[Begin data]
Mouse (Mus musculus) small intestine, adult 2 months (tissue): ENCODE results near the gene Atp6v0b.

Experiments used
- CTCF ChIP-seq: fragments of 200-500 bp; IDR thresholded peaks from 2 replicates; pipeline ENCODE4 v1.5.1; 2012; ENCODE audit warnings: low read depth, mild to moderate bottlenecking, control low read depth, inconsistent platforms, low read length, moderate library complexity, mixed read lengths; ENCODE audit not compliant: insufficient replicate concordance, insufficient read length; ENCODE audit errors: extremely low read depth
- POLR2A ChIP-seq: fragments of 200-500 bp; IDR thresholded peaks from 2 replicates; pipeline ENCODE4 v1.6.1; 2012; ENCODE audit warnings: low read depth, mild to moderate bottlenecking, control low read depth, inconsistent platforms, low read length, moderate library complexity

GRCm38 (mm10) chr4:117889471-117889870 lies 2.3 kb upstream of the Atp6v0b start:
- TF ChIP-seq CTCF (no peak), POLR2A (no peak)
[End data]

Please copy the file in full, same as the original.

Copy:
Mouse (Mus musculus) small intestine, adult 2 months (tissue): ENCODE results near the gene Atp6v0b.

Experiments used
- CTCF ChIP-seq: fragments of 200-500 bp; IDR thresholded peaks from 2 replicates; pipeline ENCODE4 v1.5.1; 2012; ENCODE audit warnings: low read depth, mild to moderate bottlenecking, control low read depth, inconsistent platforms, low read length, moderate library complexity, mixed read lengths; ENCODE audit not compliant: insufficient replicate concordance, insufficient read length; ENCODE audit errors: extremely low read depth
- POLR2A ChIP-seq: fragments of 200-500 bp; IDR thresholded peaks from 2 replicates; pipeline ENCODE4 v1.6.1; 2012; ENCODE audit warnings: low read depth, mild to moderate bottlenecking, control low read depth, inconsistent platforms, low read length, moderate library complexity

GRCm38 (mm10) chr4:117889471-117889870 lies 2.3 kb upstream of the Atp6v0b start:
- TF ChIP-seq CTCF (no peak), POLR2A (no peak)